Making connections across the curriculum to promote student learning and understanding is a great idea. Sometimes, though, it takes creative thinking to recognize those connections. Last fall, Grade 5 teachers in South Huntington were looking for a way to connect hermit crabs, the 2016 Presidential Election and persuasive speaking. With help from teaching artist Lucienne Pereira, the educators decided on a STEAM project that challenged the fifth graders to create persuasive campaign posters to elect the next hermit crab leader.
For the science component of the project, the classroom teachers and students explored the physical features, adaptation and habitat of the two types (terrestrial and aquatic) of hermit crabs. They learned how the hermit crabs live in communal groups within their habitat. At the same time, the students also were following the Presidential campaigns and the learning about the power of persuasion.
Ms. Periera began her five-session arts residency with the question: “What are the persuasive elements of a powerful campaign?” To answer this question, the teaching artist and students explored the campaign posters of former Presidents (above). They considered the posters’ message as well as its graphic structure or layout. During this and subsequent group discussion, Ms. Pereira reinforced target vocabulary—slogan, candidate, image, campaign, elect, vote, persuade, and propaganda.
Next, the students were asked to imagine what a hermit crab candidate might look like and how a crab leader could be helpful to the crab community. They were shown examples of hermit crabs to guide their own drawings/interpretations (below).
Working in small groups, the students used their classmates’ drawings to arrive at a final hermit crab image. They also completed worksheets, which asked them to give their crab a name and to formulate five reasons why it deserved to be elected. Using what they’d learnt about persuasive elements and hermit crabs with their classroom teachers, the students came up with a slogan for their crab candidate.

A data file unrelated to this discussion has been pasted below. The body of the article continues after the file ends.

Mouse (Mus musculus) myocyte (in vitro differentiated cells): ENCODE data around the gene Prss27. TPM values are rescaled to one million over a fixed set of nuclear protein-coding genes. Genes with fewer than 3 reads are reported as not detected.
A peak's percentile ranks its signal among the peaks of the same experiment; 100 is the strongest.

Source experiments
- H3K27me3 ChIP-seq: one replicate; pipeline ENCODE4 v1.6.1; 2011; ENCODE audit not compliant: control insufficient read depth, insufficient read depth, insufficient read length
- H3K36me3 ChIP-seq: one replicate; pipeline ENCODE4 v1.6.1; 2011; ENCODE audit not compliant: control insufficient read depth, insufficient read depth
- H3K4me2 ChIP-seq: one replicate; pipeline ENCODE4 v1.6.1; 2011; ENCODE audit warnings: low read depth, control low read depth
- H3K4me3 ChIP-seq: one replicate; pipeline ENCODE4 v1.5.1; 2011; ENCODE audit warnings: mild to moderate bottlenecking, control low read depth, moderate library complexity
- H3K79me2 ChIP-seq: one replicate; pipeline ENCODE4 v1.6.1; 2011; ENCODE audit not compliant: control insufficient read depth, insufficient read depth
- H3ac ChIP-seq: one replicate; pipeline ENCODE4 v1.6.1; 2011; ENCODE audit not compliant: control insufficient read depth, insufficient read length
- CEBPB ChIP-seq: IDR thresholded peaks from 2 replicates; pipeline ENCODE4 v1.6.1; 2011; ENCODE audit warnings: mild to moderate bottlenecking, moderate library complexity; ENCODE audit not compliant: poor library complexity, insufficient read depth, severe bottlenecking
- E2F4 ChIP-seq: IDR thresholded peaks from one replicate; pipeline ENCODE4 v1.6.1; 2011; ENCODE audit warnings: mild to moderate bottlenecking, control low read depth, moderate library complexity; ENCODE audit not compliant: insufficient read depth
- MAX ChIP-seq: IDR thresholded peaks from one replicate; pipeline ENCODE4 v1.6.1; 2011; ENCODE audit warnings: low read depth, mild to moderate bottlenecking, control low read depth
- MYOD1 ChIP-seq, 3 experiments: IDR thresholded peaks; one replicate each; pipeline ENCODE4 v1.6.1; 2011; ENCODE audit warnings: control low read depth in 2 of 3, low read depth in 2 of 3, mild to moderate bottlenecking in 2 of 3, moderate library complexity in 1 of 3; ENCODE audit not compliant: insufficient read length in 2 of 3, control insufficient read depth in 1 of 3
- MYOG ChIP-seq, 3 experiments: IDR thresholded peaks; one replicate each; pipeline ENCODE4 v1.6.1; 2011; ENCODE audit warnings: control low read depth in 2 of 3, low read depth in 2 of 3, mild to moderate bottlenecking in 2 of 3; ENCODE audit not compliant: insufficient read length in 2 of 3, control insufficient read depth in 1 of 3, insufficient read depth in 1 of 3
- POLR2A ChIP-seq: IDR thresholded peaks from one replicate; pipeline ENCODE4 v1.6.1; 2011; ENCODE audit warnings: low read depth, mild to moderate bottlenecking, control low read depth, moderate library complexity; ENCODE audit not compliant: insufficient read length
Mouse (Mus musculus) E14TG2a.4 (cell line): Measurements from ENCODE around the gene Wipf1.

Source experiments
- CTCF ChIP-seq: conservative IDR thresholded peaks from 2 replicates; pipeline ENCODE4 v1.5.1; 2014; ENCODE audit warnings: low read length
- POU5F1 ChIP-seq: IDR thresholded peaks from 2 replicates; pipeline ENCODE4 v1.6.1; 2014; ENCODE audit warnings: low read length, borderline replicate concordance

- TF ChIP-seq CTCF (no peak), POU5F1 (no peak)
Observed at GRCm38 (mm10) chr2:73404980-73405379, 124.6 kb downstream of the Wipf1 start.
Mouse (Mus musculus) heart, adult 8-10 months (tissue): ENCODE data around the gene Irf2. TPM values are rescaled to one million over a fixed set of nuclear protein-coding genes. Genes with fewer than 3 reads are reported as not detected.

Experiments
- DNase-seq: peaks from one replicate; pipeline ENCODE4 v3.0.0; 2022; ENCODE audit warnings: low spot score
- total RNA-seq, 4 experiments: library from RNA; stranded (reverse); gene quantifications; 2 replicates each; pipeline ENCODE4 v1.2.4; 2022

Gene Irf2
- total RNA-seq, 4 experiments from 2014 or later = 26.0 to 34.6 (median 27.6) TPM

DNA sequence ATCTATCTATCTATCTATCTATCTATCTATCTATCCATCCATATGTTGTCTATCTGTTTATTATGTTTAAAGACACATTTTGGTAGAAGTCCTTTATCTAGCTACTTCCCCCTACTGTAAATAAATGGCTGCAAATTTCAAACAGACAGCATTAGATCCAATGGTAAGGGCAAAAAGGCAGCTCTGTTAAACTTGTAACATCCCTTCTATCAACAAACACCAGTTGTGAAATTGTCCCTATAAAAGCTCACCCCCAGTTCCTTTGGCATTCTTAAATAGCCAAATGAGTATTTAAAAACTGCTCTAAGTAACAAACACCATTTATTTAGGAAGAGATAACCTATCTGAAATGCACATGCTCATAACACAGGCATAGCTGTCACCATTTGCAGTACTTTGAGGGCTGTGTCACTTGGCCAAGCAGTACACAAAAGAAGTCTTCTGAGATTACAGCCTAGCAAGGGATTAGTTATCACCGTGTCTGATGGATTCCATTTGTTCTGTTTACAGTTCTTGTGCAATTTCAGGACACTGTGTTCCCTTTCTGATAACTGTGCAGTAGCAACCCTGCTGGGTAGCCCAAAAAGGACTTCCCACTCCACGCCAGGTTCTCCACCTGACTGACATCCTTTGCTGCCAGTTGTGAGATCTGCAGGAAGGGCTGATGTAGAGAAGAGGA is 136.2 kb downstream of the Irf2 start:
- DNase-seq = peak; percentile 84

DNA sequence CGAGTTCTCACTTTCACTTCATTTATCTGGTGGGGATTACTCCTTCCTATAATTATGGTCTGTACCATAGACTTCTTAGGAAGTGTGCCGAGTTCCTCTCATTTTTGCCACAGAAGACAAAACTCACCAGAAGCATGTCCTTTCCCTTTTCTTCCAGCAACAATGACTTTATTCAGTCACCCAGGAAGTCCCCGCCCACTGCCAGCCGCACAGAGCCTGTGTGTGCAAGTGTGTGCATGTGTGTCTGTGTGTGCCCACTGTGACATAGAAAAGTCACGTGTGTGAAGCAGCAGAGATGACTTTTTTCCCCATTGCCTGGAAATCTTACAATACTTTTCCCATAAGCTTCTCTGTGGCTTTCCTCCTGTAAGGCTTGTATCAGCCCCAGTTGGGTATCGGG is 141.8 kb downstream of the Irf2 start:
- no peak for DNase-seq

During subsequent sessions, Ms. Pereira reviewed a campaign poster’s important components—that is, slogan, image and logo. She supported the students as they worked to apply the various persuasive and artistic elements to their campaign posters (below). For example, she addressed the positioning of the slogans on the poster and the design surrounding the poster’s images.
Some of the students used watercolors on their final posters (below).
As the students worked, their classroom teachers and teacher assistants moved from table to table to help the students (below).
Once the campaign posters were completed, they were swapped between classes. Each class voted on posters from another class (below). The teachers and students chose the poster most likely to persuade voters to elect the hermit crab. Their decision was based on the poster’s attractiveness and the crab candidate’s image, slogan and campaign promise. Each class had one winner.
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